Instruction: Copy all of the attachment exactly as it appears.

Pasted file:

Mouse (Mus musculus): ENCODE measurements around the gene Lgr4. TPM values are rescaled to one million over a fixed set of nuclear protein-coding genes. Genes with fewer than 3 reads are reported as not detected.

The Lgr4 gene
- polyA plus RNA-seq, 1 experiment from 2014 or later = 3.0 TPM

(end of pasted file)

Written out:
Mouse (Mus musculus): ENCODE measurements around the gene Lgr4. TPM values are rescaled to one million over a fixed set of nuclear protein-coding genes. Genes with fewer than 3 reads are reported as not detected.

The Lgr4 gene
- polyA plus RNA-seq, 1 experiment from 2014 or later = 3.0 TPM